Oh, and Cadence jumped her first drop into water, and competently completed her first coffin complex like it was nothing! I wish I had a video... the jumps weren't tiny either!

Stadium Round Pics (Oct 2012)


Thursday, October 11, 2012

Another Eventing Video...

... but this one includes both stadium and cross country!
Video from our last event... Pre-Training (novice) level

Tuesday, October 9, 2012

Dressage in the Fall Leaves

A large part of the reason I was so excited for last weekend's event is because of the leaves.  The fall colours are so gorgeous!

See what I mean?  Brilliant.

Saturday, October 6, 2012

Wednesday, October 3, 2012

Stadium Video & Cadence's First PT Level Event

Cadence at her first Pre-Training (Novice) HT.  Her dressage was quite good considering the weather, her stadium was brilliant (though we got 1.5 time & almost had a rail), and her xc started really well.  The course was huge, and contained a ditch, bank, turning question, trakehner, jump out of water, jump at the top of a hill (couldn't see landing) and a huge brush galloping fence.  She started out great.  Neatly over the first two fences, bold over the scary flowering log in the tree line, up the hill & neatly around the turning question (though she had a flip fit about one of the prelim or intermediate jumps as we ran past it up the hill...) and strong over the ditch.  I think that one surprised her a bit... I was working relatively hard to get her back and she was too busy fighting me to notice the ditch until she was already half way over it!! Just like at champs.  Seems to be our recipe for ditch success.  Then, we were on to the bank which was the bottom ledge of a set of steps located at the top of a steep hill, leading down to the tree line.  You had to cut in, jump down the bank (couldn't see the ground.... the hill was truly very steep) and get control back quickly for a sharp turn to the next fence, loc. at the bottom of the hill.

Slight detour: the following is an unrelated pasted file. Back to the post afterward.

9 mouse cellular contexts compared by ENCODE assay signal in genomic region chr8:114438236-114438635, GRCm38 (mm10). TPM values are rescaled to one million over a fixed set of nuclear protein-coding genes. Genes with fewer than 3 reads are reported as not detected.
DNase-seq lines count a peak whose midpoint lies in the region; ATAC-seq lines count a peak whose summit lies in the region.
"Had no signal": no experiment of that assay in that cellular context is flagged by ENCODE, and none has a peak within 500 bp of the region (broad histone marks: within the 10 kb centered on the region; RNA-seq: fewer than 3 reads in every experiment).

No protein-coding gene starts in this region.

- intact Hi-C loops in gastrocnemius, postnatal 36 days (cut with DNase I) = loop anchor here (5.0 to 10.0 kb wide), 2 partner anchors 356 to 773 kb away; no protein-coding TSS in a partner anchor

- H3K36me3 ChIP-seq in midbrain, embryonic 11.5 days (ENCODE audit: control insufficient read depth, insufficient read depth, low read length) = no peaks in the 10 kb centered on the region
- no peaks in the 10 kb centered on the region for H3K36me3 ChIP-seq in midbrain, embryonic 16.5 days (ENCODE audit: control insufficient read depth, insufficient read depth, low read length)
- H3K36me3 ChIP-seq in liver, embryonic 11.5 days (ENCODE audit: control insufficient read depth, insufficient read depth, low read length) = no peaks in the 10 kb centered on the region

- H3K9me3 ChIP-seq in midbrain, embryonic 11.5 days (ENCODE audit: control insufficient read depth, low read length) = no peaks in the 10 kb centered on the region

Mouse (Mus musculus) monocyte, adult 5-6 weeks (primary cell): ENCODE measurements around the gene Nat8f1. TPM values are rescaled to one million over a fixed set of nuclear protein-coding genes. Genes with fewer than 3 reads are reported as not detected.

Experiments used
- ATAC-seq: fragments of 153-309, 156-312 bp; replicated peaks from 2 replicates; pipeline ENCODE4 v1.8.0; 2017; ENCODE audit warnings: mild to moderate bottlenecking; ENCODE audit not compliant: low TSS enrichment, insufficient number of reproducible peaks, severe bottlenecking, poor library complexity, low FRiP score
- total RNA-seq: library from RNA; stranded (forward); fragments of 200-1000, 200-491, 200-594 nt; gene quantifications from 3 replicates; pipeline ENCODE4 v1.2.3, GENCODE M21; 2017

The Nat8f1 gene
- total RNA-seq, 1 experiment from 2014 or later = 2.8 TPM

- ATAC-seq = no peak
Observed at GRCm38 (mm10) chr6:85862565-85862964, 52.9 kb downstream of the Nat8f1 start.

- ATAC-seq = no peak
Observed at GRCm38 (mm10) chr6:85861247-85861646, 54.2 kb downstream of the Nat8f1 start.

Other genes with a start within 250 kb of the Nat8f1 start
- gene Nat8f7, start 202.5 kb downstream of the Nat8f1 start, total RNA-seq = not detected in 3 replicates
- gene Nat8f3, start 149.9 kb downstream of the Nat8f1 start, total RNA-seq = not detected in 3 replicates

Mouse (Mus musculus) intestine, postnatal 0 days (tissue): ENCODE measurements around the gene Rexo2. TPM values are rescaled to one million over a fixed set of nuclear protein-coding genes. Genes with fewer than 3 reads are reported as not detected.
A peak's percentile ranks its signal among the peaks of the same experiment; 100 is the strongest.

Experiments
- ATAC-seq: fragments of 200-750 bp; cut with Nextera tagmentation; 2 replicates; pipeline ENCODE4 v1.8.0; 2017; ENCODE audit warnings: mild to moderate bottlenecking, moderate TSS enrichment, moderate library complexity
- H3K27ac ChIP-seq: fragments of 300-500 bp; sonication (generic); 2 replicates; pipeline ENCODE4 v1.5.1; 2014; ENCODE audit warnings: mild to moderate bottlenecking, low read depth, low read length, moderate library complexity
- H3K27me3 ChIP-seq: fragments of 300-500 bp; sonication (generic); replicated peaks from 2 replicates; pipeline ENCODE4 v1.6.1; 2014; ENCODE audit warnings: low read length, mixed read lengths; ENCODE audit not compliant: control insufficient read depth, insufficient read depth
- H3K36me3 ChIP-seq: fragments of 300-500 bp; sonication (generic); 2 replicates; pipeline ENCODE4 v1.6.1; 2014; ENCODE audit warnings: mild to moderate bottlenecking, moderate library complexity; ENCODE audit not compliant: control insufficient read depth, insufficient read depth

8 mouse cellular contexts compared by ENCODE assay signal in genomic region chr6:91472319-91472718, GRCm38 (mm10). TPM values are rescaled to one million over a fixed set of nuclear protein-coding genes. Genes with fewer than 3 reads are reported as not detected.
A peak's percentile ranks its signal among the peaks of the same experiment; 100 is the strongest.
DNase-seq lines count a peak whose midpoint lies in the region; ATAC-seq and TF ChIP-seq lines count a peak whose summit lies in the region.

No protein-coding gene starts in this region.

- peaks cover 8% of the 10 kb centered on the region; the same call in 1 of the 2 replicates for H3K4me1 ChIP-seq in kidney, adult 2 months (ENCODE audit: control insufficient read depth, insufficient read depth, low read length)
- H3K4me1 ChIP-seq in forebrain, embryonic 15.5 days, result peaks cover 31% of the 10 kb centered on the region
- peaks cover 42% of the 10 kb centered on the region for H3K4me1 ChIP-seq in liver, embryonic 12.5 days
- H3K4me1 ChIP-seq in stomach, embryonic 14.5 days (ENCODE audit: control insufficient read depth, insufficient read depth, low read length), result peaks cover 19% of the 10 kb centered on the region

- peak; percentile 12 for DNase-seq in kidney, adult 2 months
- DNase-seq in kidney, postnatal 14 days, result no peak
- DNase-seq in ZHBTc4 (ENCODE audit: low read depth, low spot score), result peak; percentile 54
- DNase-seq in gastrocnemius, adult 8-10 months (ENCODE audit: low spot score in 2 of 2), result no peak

Cadence didn't want to come back after jumping the ditch, and by the time I'd finally gotten her back into the trot, we were at the top of the hill.  I probably definately came in too weak.  She took one look at the ledge and into the chasm of impending doom that awaited her, and backed right on up the hill.  Not what I was going for.  Anyway, to make a long story short, I wasn't able to get her down it.  It's frustrating, especially since we'd had such a good round up to that point.  However, it was my fault that we were eliminated- I was high on getting over that chasm of a ditch (seriously, it was easily 2'3 deep & 2'6 across) and not expecting her to react the way she did to the bank.  She was so forward and strong, I completely under rode her.  Ah well... its a learning experience.  I just dislike the fact that we had to end on a refusal.